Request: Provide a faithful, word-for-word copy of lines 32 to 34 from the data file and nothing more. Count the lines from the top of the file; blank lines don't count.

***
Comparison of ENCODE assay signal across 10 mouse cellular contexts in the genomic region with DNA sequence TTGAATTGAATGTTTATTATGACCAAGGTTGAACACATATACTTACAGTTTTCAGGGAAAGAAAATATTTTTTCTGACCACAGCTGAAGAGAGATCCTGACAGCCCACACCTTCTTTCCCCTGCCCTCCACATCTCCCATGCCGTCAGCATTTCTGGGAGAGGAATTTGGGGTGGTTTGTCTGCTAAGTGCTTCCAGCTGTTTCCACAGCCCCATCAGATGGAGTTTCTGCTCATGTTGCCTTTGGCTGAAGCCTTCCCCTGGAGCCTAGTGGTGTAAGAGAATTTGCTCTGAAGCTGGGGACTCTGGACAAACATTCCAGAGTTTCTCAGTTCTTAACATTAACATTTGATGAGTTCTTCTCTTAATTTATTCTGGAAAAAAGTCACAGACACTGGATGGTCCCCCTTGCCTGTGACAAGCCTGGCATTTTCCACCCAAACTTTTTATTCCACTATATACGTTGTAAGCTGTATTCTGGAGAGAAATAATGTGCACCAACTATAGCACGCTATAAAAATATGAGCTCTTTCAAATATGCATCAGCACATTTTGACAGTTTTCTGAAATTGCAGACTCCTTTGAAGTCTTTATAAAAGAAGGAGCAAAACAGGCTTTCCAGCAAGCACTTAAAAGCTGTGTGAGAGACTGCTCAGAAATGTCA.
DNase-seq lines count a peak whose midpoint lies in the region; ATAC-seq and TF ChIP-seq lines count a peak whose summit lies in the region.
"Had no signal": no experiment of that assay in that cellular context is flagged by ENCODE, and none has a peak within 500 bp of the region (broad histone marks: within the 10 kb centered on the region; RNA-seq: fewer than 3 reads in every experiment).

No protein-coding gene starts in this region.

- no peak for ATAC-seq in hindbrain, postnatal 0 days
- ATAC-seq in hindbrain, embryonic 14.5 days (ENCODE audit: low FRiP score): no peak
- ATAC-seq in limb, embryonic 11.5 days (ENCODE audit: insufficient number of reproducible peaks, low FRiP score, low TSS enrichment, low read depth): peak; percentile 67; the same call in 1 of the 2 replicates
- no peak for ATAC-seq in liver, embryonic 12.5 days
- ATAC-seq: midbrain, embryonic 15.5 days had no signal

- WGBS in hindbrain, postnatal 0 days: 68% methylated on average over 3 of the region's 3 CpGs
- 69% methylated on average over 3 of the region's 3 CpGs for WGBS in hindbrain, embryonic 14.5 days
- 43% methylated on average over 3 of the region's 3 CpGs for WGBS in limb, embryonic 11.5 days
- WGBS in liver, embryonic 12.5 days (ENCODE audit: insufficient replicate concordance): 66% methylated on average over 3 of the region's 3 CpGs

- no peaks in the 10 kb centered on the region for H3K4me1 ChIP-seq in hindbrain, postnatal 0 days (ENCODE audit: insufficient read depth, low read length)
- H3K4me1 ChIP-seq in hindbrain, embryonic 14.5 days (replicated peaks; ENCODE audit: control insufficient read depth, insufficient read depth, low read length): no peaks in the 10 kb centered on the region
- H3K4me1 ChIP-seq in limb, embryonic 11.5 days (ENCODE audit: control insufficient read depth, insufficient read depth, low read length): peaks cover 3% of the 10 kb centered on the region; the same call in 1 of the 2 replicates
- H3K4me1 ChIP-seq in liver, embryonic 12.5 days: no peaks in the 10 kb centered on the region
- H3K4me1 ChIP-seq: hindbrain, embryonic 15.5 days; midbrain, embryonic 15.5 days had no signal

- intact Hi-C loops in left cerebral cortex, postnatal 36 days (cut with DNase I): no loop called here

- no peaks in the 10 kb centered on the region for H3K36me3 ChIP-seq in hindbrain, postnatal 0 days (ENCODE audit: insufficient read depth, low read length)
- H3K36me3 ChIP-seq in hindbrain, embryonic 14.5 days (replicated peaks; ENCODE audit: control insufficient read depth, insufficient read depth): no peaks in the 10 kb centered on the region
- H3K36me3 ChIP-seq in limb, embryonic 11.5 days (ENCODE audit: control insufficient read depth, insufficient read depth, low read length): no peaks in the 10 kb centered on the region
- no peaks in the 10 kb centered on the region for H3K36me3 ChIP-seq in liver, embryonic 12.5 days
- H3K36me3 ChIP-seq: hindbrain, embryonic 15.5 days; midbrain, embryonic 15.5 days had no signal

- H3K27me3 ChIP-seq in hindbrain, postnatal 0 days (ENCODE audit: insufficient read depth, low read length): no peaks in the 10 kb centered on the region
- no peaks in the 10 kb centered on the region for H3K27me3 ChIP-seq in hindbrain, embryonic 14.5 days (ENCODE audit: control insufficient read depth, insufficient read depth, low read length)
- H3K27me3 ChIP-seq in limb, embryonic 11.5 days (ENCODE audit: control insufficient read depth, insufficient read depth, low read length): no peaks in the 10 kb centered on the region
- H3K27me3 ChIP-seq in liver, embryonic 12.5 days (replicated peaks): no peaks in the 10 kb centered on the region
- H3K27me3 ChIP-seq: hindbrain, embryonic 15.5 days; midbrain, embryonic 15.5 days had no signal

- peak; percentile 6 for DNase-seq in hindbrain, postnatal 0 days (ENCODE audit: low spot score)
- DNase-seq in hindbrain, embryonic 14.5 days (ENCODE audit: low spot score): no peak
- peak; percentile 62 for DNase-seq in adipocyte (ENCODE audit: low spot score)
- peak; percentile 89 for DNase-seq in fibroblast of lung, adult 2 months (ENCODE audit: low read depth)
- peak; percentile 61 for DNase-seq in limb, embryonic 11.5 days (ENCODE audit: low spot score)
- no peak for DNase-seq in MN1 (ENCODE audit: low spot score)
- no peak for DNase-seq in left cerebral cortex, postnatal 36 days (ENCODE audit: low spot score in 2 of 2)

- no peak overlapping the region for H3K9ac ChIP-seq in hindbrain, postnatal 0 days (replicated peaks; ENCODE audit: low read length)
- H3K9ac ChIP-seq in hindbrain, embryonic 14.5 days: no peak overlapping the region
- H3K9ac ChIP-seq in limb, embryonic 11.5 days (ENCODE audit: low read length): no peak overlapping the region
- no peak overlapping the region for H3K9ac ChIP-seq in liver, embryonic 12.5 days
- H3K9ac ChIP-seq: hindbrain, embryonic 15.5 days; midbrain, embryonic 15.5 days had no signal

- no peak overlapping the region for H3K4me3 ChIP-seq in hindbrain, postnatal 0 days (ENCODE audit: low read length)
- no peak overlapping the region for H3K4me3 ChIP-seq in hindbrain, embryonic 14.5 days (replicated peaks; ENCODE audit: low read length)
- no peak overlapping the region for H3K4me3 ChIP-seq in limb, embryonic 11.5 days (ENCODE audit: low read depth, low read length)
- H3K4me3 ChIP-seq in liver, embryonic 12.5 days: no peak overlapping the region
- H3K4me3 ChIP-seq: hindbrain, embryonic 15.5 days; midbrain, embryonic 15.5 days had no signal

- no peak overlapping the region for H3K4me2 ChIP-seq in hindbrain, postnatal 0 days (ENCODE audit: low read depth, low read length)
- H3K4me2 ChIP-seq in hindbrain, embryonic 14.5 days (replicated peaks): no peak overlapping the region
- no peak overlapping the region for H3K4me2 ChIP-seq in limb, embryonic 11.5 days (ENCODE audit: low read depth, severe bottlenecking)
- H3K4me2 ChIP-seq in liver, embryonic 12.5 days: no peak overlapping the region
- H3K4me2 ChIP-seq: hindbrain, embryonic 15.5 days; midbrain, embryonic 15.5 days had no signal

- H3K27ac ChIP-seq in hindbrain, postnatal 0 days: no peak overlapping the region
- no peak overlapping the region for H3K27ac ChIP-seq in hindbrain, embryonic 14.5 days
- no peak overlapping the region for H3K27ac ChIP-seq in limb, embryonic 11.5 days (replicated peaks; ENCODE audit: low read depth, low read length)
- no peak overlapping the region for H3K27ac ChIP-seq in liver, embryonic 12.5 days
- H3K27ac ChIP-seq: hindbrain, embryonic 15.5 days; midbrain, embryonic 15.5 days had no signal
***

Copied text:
- peak; percentile 62 for DNase-seq in adipocyte (ENCODE audit: low spot score)
- peak; percentile 89 for DNase-seq in fibroblast of lung, adult 2 months (ENCODE audit: low read depth)
- peak; percentile 61 for DNase-seq in limb, embryonic 11.5 days (ENCODE audit: low spot score)